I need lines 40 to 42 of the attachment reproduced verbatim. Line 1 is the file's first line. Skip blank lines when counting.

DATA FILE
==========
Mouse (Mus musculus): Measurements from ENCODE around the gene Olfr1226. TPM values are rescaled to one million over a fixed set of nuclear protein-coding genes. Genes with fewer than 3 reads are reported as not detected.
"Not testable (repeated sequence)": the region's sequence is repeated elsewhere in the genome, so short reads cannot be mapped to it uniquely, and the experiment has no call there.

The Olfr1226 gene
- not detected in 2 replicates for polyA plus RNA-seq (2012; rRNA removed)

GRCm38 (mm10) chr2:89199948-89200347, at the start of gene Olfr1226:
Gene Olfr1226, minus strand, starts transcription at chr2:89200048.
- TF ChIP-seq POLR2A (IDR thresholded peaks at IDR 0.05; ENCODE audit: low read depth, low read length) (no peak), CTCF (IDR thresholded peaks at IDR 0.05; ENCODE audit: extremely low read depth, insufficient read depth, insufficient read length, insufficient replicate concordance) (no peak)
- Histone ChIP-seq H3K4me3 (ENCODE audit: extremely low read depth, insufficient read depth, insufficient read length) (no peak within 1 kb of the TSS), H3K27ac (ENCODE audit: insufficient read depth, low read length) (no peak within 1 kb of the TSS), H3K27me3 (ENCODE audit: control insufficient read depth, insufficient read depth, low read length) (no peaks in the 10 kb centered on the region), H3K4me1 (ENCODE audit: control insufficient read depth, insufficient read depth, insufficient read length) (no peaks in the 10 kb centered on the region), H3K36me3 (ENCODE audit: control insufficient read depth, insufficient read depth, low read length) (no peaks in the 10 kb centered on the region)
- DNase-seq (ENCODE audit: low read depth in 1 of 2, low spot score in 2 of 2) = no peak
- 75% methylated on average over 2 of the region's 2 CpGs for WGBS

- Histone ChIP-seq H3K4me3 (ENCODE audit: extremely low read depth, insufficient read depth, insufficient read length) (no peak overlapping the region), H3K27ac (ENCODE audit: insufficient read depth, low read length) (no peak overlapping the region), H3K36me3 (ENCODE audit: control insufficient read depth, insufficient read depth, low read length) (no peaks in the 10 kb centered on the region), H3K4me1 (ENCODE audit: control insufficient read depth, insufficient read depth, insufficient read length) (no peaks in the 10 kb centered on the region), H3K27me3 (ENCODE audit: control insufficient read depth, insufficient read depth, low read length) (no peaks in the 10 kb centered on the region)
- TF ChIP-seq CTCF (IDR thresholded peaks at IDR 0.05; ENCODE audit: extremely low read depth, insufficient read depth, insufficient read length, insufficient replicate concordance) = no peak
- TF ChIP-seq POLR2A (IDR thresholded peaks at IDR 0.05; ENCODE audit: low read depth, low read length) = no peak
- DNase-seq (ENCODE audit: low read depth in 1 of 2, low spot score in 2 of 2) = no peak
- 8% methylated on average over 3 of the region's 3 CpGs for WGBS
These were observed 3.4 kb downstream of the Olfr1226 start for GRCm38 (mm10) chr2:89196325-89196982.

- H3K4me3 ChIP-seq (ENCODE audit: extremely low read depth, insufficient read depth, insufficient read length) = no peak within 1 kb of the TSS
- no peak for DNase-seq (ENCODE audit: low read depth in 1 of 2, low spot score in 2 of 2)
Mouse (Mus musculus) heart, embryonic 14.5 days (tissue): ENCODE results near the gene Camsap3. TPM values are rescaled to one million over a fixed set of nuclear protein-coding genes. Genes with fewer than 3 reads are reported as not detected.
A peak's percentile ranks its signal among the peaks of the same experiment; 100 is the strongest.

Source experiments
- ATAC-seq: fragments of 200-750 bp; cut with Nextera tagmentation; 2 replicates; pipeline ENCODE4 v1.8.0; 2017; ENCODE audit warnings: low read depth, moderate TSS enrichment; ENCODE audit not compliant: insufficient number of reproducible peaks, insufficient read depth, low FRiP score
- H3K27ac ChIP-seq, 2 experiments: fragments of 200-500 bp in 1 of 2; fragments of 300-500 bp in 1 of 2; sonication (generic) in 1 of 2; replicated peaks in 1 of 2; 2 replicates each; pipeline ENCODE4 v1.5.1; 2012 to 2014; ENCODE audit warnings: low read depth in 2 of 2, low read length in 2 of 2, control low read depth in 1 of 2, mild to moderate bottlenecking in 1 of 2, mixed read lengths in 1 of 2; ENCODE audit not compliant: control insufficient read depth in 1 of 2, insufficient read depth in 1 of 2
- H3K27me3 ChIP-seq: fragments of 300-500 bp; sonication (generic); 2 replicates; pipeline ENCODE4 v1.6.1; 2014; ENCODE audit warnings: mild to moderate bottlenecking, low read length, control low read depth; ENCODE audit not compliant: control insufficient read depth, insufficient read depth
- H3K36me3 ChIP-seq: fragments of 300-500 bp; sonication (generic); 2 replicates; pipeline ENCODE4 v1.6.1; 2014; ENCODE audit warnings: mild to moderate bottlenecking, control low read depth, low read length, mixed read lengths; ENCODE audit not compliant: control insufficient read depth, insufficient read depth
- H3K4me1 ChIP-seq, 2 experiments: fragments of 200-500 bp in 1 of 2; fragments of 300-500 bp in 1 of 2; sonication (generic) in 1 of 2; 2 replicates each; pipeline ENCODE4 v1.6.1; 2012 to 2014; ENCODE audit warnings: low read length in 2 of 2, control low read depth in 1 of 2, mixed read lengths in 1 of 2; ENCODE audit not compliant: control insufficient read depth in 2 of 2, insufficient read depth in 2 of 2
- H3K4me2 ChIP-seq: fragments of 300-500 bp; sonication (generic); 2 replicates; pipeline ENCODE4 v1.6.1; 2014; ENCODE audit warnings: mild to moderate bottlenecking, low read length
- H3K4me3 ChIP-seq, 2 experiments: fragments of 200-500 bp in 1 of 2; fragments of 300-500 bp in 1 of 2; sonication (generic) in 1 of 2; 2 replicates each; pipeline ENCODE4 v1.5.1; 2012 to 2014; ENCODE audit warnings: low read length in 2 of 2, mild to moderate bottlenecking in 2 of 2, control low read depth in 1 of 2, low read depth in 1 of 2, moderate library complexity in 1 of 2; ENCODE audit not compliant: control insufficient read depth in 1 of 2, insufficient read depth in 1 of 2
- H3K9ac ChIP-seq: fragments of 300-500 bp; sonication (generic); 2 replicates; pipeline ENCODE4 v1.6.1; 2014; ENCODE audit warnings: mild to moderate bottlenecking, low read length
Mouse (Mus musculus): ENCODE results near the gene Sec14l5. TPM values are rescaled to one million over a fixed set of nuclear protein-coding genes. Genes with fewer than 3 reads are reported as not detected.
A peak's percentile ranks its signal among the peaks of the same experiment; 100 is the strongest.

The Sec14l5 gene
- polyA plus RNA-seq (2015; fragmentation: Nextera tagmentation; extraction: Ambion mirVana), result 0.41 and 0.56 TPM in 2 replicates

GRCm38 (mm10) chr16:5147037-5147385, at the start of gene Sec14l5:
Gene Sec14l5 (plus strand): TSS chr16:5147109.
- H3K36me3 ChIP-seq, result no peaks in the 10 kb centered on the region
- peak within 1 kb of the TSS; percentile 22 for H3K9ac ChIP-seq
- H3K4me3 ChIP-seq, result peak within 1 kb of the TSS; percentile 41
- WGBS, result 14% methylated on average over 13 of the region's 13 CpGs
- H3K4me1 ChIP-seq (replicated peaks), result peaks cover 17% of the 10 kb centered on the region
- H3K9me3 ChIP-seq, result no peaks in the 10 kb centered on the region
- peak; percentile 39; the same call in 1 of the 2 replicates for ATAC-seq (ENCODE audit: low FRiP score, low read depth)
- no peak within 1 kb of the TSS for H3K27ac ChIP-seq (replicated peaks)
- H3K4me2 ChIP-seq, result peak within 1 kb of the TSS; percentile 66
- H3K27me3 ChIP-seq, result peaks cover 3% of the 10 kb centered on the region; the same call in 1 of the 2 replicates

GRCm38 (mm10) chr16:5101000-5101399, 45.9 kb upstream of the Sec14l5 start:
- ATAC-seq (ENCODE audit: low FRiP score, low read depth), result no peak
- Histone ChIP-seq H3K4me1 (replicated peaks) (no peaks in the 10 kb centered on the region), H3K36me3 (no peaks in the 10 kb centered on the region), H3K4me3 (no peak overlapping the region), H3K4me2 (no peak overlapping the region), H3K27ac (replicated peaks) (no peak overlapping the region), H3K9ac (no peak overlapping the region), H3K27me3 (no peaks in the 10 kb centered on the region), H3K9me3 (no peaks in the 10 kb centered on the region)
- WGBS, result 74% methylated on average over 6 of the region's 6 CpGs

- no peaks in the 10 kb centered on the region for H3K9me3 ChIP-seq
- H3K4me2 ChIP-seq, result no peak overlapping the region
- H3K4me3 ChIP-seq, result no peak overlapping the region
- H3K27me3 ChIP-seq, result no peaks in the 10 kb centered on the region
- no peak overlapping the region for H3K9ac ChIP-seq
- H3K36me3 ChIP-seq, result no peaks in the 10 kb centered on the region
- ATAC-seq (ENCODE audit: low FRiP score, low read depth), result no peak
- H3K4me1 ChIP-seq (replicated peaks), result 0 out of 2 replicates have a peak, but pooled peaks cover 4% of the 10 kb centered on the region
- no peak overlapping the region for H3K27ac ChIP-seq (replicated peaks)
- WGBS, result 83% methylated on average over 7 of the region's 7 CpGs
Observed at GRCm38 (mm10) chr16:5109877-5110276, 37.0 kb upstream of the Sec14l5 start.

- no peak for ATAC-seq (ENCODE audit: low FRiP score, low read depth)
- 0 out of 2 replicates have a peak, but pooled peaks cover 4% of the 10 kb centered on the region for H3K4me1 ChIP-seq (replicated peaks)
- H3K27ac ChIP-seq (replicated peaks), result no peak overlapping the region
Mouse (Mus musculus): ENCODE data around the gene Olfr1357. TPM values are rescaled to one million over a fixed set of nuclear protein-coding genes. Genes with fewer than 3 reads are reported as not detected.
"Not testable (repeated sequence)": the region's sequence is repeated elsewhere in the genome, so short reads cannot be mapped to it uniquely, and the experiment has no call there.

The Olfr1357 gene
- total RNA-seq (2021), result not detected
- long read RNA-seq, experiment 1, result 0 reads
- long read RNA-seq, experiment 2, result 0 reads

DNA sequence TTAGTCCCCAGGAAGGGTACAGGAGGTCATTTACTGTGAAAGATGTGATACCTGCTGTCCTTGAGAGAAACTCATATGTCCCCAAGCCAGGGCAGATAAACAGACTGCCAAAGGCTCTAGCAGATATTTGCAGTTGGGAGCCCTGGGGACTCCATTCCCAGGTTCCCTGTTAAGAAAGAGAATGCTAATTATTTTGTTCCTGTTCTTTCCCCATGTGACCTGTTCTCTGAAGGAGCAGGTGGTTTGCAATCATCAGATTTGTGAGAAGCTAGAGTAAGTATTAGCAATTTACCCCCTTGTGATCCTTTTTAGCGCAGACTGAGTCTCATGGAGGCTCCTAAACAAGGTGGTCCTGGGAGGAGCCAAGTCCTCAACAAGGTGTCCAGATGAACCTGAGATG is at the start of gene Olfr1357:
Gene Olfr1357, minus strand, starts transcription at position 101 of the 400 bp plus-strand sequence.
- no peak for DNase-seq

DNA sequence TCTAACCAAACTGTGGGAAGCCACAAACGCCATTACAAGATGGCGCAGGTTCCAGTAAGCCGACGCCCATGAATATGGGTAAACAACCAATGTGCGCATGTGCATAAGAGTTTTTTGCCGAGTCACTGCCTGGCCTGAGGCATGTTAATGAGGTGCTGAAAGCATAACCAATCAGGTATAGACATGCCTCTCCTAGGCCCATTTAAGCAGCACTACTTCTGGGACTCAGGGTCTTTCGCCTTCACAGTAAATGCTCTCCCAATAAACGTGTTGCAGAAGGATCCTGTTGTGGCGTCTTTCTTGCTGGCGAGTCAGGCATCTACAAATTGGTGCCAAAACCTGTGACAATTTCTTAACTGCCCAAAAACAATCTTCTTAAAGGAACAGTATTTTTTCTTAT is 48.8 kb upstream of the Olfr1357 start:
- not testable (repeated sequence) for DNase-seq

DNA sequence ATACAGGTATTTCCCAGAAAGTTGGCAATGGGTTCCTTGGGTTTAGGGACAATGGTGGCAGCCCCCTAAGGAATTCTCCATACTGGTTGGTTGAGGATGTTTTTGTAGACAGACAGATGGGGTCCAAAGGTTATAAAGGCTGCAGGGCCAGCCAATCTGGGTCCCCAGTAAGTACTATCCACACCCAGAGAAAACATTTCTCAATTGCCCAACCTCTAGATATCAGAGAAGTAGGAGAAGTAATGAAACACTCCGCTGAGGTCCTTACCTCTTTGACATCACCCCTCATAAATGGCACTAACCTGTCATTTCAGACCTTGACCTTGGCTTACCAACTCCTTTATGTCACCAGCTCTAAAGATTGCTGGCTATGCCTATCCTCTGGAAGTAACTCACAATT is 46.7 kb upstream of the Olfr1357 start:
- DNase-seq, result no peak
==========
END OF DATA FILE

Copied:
- H3K4me1 ChIP-seq (replicated peaks), result peaks cover 17% of the 10 kb centered on the region
- H3K9me3 ChIP-seq, result no peaks in the 10 kb centered on the region
- peak; percentile 39; the same call in 1 of the 2 replicates for ATAC-seq (ENCODE audit: low FRiP score, low read depth)